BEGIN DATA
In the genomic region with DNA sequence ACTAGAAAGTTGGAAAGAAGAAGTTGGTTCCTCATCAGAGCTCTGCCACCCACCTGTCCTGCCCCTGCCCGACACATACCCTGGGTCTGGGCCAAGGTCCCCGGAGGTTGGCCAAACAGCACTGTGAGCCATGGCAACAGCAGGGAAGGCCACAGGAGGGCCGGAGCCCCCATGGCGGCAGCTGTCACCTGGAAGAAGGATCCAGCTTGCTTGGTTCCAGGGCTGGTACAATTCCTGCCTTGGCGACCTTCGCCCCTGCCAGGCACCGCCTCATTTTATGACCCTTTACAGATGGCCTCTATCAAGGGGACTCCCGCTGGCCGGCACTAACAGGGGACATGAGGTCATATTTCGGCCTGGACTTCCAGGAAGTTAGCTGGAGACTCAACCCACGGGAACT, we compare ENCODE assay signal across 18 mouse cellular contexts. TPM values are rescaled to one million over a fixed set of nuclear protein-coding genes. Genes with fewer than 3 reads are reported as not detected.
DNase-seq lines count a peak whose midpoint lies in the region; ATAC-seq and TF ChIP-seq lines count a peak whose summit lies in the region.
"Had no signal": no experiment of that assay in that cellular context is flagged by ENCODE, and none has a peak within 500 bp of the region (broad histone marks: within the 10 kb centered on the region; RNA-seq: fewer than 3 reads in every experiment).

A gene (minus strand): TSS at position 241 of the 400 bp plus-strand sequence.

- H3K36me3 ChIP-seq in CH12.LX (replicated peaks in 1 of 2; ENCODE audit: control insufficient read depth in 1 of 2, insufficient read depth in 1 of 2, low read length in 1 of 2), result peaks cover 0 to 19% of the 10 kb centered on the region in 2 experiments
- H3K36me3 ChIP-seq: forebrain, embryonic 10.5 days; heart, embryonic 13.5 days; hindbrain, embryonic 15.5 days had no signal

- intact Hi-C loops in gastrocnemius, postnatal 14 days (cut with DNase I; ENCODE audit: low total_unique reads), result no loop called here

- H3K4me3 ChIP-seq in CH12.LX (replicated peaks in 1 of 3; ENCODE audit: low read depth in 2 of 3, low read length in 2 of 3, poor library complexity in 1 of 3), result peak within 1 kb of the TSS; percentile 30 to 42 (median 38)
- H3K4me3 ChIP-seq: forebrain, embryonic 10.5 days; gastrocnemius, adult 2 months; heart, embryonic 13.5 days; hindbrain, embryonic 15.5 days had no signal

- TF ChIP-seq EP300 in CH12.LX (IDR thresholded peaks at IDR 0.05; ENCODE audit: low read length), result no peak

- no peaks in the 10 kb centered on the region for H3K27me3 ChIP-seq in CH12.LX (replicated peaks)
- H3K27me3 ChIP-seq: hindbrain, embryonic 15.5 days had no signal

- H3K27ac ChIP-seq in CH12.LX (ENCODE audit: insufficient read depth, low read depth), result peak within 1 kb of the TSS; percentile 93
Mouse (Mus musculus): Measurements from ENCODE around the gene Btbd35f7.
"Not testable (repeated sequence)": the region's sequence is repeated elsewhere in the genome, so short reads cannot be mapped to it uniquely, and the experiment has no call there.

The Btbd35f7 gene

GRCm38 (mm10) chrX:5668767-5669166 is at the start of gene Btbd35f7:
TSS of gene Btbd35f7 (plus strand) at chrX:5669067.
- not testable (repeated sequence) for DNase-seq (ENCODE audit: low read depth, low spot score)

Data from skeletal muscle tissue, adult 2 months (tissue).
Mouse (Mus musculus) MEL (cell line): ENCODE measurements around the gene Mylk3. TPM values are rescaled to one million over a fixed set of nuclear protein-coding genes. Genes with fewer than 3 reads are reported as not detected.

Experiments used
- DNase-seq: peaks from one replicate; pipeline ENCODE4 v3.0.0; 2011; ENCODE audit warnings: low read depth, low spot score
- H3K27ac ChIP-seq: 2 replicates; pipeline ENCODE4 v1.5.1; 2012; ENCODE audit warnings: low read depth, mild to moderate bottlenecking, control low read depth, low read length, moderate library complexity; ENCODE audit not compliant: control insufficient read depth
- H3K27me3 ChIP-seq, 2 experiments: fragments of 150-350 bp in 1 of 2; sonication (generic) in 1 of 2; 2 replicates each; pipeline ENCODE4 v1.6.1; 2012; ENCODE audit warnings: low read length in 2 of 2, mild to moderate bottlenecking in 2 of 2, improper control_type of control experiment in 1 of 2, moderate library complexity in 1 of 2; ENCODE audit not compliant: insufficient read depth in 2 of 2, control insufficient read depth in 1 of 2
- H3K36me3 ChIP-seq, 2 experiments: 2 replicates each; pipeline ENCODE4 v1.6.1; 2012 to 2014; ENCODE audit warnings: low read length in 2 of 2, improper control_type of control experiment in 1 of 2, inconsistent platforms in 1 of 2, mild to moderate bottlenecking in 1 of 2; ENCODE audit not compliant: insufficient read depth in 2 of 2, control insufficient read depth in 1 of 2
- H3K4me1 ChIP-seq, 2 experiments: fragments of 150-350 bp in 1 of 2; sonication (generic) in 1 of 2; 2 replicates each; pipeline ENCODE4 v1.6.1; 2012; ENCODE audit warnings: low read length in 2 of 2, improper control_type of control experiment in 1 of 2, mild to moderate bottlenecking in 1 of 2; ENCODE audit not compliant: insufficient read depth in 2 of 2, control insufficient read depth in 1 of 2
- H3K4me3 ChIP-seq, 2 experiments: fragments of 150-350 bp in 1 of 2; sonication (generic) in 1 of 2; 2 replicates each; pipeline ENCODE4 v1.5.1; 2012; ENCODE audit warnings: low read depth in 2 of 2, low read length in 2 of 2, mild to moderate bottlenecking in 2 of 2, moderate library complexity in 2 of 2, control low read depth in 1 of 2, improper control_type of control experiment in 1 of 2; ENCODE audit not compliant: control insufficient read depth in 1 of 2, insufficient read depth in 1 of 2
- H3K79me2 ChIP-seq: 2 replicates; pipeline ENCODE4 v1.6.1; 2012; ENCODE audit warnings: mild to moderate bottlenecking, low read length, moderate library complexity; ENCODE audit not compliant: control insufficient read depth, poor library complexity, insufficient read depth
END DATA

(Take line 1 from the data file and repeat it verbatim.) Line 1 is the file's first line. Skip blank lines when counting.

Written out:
In the genomic region with DNA sequence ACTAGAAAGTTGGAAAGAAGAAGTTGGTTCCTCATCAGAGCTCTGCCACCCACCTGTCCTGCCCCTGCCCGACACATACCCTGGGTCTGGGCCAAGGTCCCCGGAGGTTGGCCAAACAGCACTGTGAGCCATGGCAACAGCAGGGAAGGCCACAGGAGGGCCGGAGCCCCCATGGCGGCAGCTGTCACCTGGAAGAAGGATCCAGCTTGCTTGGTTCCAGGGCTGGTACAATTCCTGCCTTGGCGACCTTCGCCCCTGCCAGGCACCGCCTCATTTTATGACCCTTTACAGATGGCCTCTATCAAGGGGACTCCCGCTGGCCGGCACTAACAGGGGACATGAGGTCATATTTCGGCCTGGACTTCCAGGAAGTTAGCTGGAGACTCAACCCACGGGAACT, we compare ENCODE assay signal across 18 mouse cellular contexts. TPM values are rescaled to one million over a fixed set of nuclear protein-coding genes. Genes with fewer than 3 reads are reported as not detected.